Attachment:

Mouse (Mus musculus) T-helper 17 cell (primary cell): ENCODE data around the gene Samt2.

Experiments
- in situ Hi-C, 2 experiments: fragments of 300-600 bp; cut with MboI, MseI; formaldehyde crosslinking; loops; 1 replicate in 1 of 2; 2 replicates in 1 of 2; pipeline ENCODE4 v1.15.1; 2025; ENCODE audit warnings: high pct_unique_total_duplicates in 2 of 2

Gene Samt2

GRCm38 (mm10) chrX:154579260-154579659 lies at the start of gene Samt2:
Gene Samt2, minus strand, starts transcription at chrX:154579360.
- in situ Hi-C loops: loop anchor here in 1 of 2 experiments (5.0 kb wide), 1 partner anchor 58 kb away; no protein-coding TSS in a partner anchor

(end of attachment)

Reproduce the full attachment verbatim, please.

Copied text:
Mouse (Mus musculus) T-helper 17 cell (primary cell): ENCODE data around the gene Samt2.

Experiments
- in situ Hi-C, 2 experiments: fragments of 300-600 bp; cut with MboI, MseI; formaldehyde crosslinking; loops; 1 replicate in 1 of 2; 2 replicates in 1 of 2; pipeline ENCODE4 v1.15.1; 2025; ENCODE audit warnings: high pct_unique_total_duplicates in 2 of 2

Gene Samt2

GRCm38 (mm10) chrX:154579260-154579659 lies at the start of gene Samt2:
Gene Samt2, minus strand, starts transcription at chrX:154579360.
- in situ Hi-C loops: loop anchor here in 1 of 2 experiments (5.0 kb wide), 1 partner anchor 58 kb away; no protein-coding TSS in a partner anchor